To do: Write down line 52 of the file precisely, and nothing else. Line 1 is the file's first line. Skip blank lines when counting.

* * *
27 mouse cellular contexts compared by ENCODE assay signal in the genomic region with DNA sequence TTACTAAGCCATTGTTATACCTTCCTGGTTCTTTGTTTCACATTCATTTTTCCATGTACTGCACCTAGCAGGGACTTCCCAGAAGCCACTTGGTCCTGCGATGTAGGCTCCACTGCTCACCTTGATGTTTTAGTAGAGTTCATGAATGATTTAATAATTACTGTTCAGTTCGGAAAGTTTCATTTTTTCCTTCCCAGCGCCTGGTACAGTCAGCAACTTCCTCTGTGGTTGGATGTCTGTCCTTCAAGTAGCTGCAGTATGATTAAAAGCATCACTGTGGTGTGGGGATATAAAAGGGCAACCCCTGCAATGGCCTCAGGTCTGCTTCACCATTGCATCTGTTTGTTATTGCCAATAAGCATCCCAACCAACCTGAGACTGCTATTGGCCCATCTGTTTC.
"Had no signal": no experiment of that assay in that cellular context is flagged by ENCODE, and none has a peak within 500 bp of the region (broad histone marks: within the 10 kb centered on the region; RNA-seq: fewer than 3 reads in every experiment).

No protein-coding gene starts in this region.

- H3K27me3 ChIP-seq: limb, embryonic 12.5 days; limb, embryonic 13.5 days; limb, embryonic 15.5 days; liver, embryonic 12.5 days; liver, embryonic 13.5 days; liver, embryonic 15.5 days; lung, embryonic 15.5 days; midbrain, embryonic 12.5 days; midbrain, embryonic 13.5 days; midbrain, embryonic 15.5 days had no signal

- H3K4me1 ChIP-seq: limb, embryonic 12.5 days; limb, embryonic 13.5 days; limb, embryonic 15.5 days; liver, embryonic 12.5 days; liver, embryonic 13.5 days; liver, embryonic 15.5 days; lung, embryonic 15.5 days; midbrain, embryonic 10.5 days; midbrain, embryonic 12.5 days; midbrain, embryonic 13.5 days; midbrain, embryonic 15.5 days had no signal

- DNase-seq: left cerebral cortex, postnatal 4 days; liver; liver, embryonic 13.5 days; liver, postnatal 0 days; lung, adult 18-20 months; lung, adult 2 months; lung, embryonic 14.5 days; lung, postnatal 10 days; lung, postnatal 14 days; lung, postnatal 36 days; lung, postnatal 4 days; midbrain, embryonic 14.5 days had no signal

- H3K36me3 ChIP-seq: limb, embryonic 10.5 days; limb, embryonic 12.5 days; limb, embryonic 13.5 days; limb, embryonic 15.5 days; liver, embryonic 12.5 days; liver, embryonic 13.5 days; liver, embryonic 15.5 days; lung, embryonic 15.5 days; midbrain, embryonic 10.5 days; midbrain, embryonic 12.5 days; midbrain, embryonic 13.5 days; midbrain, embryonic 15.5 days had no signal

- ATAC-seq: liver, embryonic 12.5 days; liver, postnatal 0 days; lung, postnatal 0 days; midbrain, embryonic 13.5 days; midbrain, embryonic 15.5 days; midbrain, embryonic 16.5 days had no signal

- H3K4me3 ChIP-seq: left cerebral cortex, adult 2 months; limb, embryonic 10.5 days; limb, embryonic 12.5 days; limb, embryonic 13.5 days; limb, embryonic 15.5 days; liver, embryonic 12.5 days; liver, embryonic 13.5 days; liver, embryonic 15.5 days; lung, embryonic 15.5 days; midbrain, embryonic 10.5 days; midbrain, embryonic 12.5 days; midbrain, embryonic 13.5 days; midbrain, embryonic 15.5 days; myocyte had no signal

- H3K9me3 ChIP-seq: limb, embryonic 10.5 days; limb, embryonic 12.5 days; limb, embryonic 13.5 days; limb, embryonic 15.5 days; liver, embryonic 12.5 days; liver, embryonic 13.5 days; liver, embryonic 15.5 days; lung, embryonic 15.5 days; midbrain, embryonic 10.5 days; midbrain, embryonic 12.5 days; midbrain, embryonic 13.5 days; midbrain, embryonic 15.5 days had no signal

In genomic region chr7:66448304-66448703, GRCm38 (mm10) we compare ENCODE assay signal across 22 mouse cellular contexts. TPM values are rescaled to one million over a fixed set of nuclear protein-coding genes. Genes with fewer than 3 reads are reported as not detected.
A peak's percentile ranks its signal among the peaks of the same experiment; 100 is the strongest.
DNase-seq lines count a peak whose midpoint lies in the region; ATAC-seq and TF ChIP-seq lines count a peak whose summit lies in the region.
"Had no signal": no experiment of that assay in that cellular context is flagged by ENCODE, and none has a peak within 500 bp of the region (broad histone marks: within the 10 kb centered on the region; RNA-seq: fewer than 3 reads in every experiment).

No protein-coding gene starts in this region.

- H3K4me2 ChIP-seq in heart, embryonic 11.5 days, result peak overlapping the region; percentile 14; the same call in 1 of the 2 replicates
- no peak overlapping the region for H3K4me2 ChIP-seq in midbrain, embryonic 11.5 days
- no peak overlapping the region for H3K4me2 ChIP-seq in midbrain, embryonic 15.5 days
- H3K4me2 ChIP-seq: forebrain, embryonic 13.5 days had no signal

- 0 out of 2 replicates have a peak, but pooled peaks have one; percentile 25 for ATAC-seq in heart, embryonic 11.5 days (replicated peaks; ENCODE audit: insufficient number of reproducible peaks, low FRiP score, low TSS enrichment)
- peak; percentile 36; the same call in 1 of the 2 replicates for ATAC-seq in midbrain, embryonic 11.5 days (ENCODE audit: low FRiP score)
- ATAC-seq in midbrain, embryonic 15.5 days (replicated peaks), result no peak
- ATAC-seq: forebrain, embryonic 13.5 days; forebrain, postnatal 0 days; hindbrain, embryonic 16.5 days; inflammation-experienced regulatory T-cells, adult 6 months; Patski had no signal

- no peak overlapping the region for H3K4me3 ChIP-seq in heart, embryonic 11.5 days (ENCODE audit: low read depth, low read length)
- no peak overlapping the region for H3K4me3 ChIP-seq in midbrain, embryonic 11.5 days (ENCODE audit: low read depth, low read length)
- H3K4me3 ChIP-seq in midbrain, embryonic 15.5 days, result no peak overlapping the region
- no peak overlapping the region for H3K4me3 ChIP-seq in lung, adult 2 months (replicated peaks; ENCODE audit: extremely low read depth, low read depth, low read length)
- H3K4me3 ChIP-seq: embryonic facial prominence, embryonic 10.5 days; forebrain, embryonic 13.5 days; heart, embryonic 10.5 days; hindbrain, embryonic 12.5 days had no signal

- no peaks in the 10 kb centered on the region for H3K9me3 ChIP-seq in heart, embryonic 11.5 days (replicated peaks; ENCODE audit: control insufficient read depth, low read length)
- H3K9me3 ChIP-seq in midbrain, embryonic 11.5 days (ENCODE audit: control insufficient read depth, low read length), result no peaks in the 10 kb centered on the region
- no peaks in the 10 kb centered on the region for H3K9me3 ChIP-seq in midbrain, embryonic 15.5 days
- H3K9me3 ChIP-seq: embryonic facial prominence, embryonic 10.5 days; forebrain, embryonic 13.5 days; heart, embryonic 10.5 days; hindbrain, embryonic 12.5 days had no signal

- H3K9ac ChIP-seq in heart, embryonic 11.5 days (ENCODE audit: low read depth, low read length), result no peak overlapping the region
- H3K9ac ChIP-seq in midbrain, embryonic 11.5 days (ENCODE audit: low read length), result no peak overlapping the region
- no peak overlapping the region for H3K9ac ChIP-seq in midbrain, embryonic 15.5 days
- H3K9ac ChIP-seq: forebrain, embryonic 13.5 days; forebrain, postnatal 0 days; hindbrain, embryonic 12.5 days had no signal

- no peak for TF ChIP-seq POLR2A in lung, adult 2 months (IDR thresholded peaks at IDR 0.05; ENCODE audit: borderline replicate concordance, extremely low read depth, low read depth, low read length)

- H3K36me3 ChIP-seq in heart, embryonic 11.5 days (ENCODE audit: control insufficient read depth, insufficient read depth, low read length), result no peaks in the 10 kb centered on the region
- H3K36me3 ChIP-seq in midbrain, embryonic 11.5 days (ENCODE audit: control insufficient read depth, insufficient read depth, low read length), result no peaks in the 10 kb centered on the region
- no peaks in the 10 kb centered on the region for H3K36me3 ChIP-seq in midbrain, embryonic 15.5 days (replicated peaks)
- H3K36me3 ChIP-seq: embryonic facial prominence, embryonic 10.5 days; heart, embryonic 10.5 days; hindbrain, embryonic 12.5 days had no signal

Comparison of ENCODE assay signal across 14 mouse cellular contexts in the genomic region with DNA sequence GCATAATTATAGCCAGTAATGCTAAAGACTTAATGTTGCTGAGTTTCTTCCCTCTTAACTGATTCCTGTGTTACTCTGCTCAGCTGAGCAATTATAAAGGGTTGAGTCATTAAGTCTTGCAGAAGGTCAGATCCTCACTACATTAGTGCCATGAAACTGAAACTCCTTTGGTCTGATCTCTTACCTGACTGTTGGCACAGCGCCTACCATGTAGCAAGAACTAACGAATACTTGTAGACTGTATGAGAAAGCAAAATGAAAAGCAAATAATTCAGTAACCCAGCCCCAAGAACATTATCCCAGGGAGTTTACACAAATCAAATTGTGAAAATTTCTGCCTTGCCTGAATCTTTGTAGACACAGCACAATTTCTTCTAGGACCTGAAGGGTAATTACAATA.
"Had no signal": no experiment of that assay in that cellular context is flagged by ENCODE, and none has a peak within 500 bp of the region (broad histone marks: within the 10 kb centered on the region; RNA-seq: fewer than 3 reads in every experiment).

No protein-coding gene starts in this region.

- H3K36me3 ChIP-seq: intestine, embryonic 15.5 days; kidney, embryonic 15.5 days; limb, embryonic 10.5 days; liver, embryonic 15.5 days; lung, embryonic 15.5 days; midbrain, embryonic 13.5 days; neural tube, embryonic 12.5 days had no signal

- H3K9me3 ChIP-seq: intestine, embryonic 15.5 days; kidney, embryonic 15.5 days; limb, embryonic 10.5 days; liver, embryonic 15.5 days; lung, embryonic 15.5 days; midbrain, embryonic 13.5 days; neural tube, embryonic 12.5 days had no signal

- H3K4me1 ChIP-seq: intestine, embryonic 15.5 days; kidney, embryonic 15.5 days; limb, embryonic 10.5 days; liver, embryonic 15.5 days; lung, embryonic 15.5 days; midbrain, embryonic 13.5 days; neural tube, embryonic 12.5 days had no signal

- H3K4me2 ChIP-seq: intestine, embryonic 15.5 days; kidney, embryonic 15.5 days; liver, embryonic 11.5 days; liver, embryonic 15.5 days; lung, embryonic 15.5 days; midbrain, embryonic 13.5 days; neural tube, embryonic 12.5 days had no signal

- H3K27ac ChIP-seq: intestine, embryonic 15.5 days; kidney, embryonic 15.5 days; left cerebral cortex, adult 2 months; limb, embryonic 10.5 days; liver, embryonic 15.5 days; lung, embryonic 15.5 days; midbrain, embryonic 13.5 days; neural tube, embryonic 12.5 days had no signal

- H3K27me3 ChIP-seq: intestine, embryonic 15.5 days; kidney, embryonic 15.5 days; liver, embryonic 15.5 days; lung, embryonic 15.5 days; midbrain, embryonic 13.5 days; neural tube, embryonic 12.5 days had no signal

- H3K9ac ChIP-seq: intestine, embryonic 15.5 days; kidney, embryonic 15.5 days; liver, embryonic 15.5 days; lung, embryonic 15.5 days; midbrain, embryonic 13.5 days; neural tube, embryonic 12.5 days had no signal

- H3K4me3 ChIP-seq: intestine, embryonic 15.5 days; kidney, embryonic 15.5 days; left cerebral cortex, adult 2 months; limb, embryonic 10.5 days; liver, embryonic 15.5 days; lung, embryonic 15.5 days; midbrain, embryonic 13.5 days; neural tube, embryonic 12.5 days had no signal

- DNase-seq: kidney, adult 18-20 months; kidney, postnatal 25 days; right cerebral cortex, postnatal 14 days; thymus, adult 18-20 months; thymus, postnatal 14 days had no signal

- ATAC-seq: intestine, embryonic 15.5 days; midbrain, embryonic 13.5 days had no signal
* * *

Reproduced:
- H3K4me3 ChIP-seq: intestine, embryonic 15.5 days; kidney, embryonic 15.5 days; left cerebral cortex, adult 2 months; limb, embryonic 10.5 days; liver, embryonic 15.5 days; lung, embryonic 15.5 days; midbrain, embryonic 13.5 days; neural tube, embryonic 12.5 days had no signal